The weatherman predicted one to three inches of snow from Winter Storm Diego. In actuality, we received closer to six. With either amount, this equaled one thing: a snow day on Monday, Dec. 10, 2018. Even though I transitioned out of the fourth-grade classroom at the end of last year and into an instructional technology coaching role for this school year, I still reap the benefits of school closings.
However, the icy conditions and blanket of snow represented more than just a day off to me. I was scheduled to have bloodwork, my next CT scan, and a phone call for the Crush It for Curtis Foundation Board of Directors all after school on Monday. Realizing that I could shift everything up to earlier in the day, I made a call to Dr. Maurer's (my oncologist) office and the medical imaging place to see if I could bump my appointments to earlier in the day.
Getting my medical tests done on Monday
Dr. Maurer's office offered me a slot at 11:45 am, which I happily took. The medical imaging place couldn't guarantee me an early slot, but advised me to just "show up and see if we can fit you in." Quite the ballsy move – I approved.
Soon after I got off the phone with the imaging center, Dr. Maurer's office called back. I was thinking they could offer me an even earlier slot, but instead they had some bad news. Dr. Maurer was not going to be in on Friday for my scheduled follow-up.
However, this bad news was headed off at the pass and they said they could give me an appointment on Tuesday. Not only was I able to get my medical tests done earlier on Monday, I wouldn't have to wait four days for results. Talk about baller status.
I got my blood drawn at Dr. Maurer's office (even earlier than I was supposed to be there, which may surprise some of my co-workers since I am habitually late to meetings) and showed up at the imaging place around 11:40 am. Luckily, barium for pre-scan prep has been eliminated, so I just needed to drink a bunch of water before my scan, and that's fine by me. I checked in and the receptionist said they were having trouble finding my appointment.
"Yeah… I'm a little early," I said.
"What time is your scheduled time?" she asked.
"Um… 5:45 pm. But the guy on the phone said I could just show up!"
Long story short, they were able to work me in. After getting an IV put in, requesting my traditional "CT scan pic," following the directions from the CT machine about breathing protocols, and heading out, my medical tests were all done…. well before 12:30, which is around my normal lunch time. Diego, you're the real MVP.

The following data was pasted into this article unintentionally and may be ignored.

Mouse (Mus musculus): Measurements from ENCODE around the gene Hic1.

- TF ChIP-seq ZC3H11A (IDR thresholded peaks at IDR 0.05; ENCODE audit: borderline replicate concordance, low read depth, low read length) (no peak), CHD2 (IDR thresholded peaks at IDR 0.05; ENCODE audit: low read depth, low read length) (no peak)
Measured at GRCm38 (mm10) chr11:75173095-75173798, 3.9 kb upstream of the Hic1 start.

As I drove to the gym for an earlier workout, I realized that I had not experienced any scanxiety in the lead up to this scan day. In fact, the only thing I had been stressed about before this day was that I was not going to be able to get to the gym, had these snow days not occurred. I suppose becoming accustomed to scans is all part of my "new normal."
I got another call later that evening, which was far too many phone calls for one day, in my opinion. However, the message it brought was a welcome one - another snow day for Tuesday! Diego, you're both the hero I needed and deserved. Don't ever change.
Receiving the results on Tuesday
The next morning, I ate breakfast, headed to the gym, picked up my turkey to begin thawing for my annual "Friendsgivingmas" on Saturday, and drove to Dr. Maurer's office. Soon after being seated in a room, he entered and told me that my scans were clear.
One set of lymph nodes is still on the higher side of normal size and one of my tumor markers were slightly elevated as compared to June's scan, but on the whole, everything is looking great. Most importantly, my risk of recurrence drops significantly now that I have been in remission for two years.
He asked how I was doing with the antidepressants and I said that they definitely were helping since the dosage was increased in January. I also told him about how I've been struggling with lingering effects of chemo brain, specifically short term memory problems and ability to focus.
Dr. Maurer shared that more research is being done into this phenomenon, but preliminary reports show that brain exercise programs, such as Lumosity or similar, can be helpful. However, my pun game remains strong, and that's what really matters.
Reflecting on this scan and looking towards the future
In a month, I have another appointment for blood work to check on the aforementioned elevated tumor marker. Beyond that day, I will have a full panel of blood work in six months and won't need another scan until next December.
This is great news because I've been on six-month scan rotations since finishing chemo in January 2017. Since I'll still be seeing Dr. Maurer for the next few years, he also said that he can more or less act as my GP doctor. That is one less, one less problem I need to worry about, as Ariana Grande puts it.
I will say that this scan was definitely the best of the six I've had since diagnosis. I had little to no scanxiety and just went along my day, business as usual. Usually, my anxiety peaks when I am driving to the office, but today it was a non-issue, though this may have more to do with me being engrossed in Stephen King's The Outsider audiobook. Having to wait only 24 hours for results versus a few days was definitely helpful, as was realizing that this might be the last scan for the next year.
The fact that this all transpired over two snow days didn't hurt either. The only thing that could make it better would be a third day.
Come on, Diego…
Make my day.